‘It is hard to imagine a penalty too harsh for those found guilty of instigating and promoting this vile crime’
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As news broke of the U.S. government’s indictment of Dawie and Janneman Groenewald, two South African brothers charged with allegedly operating a rhino horn trafficking syndicate, African Wildlife Foundation (AWF) CEO and member of the President’s Advisory Council on Wildlife Trafficking, Dr. Patrick Bergin, released this statement:
"Trafficking in rhino horn is an egregious offense on multiple levels. It drives the theft of private and state property and robs nations of their national heritage and us of our global heritage. It kills valiant rangers and game scouts, leaving families without spouses and parents. It constitutes international organized crime, as demonstrated by this indictment by the U.S. government of two South African citizens. This crime represents complete disdain for the common good and rule of law, and causes untold suffering and cruelty to the rhinos themselves."
The Groenewald brothers and their private safari hunting company, Out of Africa, were indicted on multiple charges, including rhino horn trafficking and money laundering. The accused allegedly sold illegal rhinoceros hunts in Africa to American hunters at hunting conventions and gun shows. After the hunts, they reportedly cut off the rhino horns, selling them on the black market in Asia, in direct contravention of national and international trade laws prohibiting the commercial trade in rhino horn.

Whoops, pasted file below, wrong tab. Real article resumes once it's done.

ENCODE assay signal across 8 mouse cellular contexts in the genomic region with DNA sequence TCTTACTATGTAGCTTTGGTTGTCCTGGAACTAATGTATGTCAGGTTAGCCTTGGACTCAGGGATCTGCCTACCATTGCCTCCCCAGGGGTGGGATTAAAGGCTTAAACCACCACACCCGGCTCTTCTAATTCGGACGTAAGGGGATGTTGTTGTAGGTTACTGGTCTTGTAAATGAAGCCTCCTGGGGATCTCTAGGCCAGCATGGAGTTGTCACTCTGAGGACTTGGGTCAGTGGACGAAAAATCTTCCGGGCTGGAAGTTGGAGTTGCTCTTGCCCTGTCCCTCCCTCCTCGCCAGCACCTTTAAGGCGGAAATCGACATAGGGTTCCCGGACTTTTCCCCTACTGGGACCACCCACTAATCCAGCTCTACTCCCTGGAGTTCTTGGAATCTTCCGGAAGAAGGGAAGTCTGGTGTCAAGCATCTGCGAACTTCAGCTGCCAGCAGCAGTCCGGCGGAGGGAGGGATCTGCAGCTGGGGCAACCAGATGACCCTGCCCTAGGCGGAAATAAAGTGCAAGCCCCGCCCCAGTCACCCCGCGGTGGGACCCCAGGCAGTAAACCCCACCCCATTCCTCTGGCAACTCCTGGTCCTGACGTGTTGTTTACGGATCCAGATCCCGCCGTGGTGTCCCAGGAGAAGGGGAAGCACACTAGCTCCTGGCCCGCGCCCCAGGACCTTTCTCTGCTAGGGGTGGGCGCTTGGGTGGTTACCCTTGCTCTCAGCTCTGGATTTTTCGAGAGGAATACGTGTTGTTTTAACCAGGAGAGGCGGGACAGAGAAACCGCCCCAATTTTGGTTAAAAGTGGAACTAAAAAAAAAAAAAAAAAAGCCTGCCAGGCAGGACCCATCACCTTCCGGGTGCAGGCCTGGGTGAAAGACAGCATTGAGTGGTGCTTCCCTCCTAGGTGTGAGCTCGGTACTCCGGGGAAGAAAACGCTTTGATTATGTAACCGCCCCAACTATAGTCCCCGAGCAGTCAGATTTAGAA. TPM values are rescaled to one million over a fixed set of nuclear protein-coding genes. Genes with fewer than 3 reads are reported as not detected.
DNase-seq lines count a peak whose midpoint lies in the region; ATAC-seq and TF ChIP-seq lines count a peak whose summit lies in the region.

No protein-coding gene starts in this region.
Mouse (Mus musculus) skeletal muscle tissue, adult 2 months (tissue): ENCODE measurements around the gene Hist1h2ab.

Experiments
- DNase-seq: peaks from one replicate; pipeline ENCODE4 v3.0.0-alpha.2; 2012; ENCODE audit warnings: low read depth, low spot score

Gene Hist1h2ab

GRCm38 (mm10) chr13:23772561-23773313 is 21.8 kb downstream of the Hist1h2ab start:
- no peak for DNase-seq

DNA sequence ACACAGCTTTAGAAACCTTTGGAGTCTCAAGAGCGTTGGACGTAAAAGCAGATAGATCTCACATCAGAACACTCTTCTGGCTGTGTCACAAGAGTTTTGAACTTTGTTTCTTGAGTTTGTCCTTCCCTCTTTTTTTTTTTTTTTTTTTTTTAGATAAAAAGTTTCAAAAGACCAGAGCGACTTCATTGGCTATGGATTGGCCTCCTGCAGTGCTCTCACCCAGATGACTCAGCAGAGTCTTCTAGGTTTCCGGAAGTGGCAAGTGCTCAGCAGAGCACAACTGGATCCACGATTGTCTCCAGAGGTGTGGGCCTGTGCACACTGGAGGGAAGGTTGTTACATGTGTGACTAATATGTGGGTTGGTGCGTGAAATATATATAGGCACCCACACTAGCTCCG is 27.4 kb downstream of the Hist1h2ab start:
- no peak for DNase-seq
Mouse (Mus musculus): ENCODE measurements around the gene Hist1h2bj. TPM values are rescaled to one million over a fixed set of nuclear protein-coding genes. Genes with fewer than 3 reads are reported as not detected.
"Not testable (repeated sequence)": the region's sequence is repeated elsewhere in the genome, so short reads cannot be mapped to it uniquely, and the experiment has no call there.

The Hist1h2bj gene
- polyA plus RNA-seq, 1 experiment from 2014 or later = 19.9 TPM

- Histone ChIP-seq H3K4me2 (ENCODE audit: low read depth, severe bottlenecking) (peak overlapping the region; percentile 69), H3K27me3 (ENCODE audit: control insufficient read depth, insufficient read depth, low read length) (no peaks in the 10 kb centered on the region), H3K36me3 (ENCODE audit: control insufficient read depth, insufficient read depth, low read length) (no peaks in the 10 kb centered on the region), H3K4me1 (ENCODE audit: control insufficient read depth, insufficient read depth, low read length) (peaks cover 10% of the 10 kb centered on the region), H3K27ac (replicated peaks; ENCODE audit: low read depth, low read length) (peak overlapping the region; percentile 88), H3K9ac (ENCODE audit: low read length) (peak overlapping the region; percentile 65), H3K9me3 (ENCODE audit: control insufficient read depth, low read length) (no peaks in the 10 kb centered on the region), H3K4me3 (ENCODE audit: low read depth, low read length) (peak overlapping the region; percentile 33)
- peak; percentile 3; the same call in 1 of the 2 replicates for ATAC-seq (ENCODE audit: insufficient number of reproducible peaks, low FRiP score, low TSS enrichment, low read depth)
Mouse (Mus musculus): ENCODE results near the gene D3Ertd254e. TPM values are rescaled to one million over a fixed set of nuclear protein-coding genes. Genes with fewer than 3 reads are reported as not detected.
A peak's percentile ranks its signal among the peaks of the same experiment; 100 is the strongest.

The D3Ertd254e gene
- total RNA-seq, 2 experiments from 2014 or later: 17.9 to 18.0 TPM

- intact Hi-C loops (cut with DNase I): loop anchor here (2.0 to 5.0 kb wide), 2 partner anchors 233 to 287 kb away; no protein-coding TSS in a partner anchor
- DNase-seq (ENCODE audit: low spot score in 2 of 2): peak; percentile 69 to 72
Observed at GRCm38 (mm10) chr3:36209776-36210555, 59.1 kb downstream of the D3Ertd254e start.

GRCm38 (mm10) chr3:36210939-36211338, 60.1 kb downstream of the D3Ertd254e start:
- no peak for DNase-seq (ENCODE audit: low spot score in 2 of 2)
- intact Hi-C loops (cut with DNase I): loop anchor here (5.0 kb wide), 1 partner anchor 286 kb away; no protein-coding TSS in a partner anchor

This is not the brothers’ first brush with the law involving wildlife trafficking. In 2010, Dawie Groenewald pleaded guilty in Montgomery, Ala., to a felony charge involving a leopard that was illegally hunted in South Africa. He was fined US$30,000. The same year, Dawie, his wife and several others were arrested by South African police on charges of illegal hunting, rhino horn trafficking, racketeering and money laundering. They are awaiting trial, tentatively set for August 2015. The U.S. government is expected to seek extradition for the brothers.
“The days when these criminals could operate within their countries and across international borders with impunity are gone. We are heartened to see the long arm of the law reach out in many countries and arrest and prosecute these criminals within the fullest extent of the laws available,” Bergin said.
In Kenya, a local magistrate who received wildlife crime and law sensitization training through a workshop conducted by AWF recently handed down the maximum fine—Ksh 20 million—to a convicted poacher.